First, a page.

It’s a party that has now been seen around the world: Newport-Mesa students crowded around a table Saturday night with red cups arranged in the shape of a swastika. Some are doing the Nazi salute. The photos — most were initially posted on Snapchat and then publicized — have since sparked outrage. Here’s what’s happened and what’s been said about that weekend party.
What happened Saturday night?
Newport Beach school officials on Sunday said they were investigating images posted on social media from the previous night appearing to show a group of partying students — arms outstretched in a Nazi salute — gathered around red plastic cups arranged in the shape of a swastika.
“German rage cage,” one partygoer captioned a photo, presumably referencing the popular drinking game before posting it on Snapchat.
“Ultimate rage,” another wrote.
The party occurred in Costa Mesa, according to Newport Beach police spokeswoman Heather Rangel. District officials said they sent a letter to parents on Sunday.
“We were recently made aware of social media postings involving some students who created inappropriate anti-semitic symbols, and possible underage drinking,” the letter said. “While these actions did not occur on any school campus or school function, we condemn all acts of anti-semitism and hate in all their forms.”
What’s happened since then?
School and district officials met Sunday to discuss the incident and were working with law enforcement officials and others to determine appropriate disciplinary action.
One student who posted a photo of the swastika surrounded by students told another student in an online conversation that “you are stupid if you think we actually support what Hitler did. It was a joke. None of us are … Nazi supporters.”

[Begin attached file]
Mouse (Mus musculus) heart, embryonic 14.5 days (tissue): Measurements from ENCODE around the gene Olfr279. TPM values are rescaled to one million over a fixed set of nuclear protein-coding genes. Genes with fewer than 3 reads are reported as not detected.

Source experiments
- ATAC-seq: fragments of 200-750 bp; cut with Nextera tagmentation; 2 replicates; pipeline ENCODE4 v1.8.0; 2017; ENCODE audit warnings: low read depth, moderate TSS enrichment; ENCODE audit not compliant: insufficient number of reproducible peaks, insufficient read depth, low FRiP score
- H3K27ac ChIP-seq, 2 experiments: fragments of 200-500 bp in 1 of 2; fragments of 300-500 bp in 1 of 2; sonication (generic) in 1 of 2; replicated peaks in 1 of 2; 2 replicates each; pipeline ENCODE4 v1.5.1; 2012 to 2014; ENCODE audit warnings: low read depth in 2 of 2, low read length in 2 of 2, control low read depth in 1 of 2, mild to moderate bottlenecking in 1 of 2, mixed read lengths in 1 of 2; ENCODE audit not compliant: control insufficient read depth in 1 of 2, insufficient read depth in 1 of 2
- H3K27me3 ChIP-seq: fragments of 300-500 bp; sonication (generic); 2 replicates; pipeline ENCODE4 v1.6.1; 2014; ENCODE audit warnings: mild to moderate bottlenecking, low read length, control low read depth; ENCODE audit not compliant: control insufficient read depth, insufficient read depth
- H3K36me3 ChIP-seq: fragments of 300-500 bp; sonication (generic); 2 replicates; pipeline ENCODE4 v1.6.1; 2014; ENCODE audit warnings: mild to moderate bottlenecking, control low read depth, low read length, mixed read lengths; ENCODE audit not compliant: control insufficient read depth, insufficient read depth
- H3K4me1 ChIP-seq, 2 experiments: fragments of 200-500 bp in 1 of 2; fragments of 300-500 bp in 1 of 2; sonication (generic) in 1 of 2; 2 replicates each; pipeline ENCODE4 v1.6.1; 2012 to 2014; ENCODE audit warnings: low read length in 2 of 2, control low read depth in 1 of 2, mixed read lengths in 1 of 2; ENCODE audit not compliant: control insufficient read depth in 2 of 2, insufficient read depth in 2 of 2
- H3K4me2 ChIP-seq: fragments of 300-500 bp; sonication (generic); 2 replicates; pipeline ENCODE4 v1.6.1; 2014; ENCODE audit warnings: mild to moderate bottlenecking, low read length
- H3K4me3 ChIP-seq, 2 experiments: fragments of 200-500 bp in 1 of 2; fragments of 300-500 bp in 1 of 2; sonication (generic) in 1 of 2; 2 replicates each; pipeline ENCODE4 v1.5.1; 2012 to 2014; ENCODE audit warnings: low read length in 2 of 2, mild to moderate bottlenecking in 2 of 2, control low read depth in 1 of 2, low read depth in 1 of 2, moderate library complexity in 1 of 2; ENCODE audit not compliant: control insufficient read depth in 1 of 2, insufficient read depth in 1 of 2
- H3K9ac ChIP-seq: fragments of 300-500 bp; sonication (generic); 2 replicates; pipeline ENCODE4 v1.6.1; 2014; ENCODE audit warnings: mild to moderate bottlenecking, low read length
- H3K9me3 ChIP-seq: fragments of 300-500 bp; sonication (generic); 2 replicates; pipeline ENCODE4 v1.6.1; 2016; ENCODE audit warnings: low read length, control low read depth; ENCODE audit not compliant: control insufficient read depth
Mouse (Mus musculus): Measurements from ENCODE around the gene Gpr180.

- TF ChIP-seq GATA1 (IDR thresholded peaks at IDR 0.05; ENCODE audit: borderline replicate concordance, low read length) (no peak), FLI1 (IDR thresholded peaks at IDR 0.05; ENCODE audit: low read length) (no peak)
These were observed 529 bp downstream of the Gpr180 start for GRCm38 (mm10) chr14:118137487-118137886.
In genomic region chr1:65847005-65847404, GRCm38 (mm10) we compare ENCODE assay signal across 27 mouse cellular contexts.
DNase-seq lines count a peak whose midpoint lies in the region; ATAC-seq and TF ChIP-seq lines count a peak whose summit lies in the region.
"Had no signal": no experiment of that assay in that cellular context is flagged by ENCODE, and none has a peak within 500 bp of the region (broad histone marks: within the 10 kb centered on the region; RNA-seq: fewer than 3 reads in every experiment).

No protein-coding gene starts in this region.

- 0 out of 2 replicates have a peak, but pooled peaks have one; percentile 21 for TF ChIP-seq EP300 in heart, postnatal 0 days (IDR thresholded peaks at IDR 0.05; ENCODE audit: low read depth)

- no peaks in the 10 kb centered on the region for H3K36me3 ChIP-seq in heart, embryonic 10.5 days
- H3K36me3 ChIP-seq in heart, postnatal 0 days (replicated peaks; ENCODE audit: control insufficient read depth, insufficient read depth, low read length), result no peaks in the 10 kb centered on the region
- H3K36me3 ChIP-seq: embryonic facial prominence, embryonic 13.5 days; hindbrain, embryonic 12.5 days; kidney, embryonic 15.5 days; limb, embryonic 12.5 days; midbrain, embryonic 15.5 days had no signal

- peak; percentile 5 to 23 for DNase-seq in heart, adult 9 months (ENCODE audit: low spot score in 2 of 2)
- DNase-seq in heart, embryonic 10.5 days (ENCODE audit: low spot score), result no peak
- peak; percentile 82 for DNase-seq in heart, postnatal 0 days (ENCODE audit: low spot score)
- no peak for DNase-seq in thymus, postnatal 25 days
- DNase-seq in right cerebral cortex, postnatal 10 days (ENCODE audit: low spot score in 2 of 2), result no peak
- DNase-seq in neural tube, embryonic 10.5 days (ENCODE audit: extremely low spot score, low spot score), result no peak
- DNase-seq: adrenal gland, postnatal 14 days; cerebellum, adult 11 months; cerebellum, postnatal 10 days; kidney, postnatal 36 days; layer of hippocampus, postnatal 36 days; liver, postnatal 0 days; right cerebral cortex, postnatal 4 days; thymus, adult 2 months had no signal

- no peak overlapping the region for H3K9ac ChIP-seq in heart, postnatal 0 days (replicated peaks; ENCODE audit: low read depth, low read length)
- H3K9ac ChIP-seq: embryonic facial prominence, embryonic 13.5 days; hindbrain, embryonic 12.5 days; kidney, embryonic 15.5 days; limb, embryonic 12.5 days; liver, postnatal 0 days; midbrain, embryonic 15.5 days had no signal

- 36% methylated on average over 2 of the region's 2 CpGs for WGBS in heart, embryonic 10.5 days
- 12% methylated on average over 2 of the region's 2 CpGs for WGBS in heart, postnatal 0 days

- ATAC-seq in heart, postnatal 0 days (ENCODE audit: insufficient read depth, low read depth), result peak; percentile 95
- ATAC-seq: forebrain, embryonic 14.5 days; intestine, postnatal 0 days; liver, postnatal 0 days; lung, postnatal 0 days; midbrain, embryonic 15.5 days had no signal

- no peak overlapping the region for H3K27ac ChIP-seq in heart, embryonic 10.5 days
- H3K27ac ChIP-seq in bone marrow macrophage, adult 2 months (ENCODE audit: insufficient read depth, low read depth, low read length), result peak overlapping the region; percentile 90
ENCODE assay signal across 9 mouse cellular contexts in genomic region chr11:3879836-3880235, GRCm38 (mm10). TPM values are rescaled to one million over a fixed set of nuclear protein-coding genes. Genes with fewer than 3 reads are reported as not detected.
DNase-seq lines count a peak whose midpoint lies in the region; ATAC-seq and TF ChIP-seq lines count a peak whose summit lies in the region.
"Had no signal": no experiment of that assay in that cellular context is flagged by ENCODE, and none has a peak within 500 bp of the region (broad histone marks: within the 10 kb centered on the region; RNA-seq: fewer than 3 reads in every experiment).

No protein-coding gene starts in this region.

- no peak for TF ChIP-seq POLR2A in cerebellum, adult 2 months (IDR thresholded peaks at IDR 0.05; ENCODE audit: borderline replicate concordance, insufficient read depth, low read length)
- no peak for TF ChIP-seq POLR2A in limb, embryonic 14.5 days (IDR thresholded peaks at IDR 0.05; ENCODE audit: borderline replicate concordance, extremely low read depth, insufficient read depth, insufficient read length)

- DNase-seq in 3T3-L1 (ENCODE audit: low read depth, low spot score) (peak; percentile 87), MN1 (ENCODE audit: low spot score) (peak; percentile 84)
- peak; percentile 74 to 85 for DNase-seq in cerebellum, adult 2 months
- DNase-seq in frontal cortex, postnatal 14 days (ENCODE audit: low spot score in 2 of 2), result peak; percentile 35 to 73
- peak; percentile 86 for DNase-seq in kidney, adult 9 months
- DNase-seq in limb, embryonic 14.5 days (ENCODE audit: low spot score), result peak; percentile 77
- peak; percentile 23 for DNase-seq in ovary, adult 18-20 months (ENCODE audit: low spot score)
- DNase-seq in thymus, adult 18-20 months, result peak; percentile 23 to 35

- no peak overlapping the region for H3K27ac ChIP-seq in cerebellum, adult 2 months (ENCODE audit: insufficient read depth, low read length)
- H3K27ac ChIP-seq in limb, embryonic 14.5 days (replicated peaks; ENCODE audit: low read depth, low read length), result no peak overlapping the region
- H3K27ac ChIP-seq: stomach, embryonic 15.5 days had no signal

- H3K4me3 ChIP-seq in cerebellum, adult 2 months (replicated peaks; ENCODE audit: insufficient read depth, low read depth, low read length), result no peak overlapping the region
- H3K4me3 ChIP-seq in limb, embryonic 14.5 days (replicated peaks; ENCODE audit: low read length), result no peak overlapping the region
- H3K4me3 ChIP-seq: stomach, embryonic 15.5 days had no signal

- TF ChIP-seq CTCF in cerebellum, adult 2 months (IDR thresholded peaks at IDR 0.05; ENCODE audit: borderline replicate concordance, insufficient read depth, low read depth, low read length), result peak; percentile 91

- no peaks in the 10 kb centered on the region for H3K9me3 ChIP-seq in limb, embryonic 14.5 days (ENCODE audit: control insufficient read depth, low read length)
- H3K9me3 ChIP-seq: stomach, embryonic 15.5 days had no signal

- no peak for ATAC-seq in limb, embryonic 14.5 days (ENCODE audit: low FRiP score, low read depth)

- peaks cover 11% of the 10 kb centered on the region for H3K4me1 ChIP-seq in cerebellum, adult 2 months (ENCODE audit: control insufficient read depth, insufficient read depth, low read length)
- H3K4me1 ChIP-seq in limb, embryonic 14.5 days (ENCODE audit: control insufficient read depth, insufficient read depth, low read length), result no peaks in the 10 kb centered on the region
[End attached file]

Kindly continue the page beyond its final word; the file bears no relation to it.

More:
A parent, who did not want to be identified, said that on Sunday he invited a Holocaust scholar to his home to speak with nine students who had attended the party. Some students who had defended the conduct did not accept invitations to his home, but the students who did go expressed remorse and decided to write apology letters. The parent released the letters on Monday evening.
At least one of the students has received a death threat, the parent added.
“These are children who made a big mistake,” he said.
At Costa Mesa High School on Monday morning, Principal Jacob Haley told the campus over the public address system that he was disappointed that some of his students attended the party. At Estancia High School, some teachers lectured on underage drinking.
On Monday at Newport Harbor, students wore blue as an act of solidarity with the Jewish community.
In Costa Mesa, the mother of two students who went to the party said she was “very upset” about their presence. The woman, who declined to give her name, said she wasn’t aware there was a planned gathering of teenagers and that alcohol would be served.
On Monday night, administrators in the Newport-Mesa Unified School District held a public forum to address what transpired at the off-campus party attended by sophomores and juniors from area high schools. Students have said teenagers from Newport Harbor, Costa Mesa and Estancia high schools were present.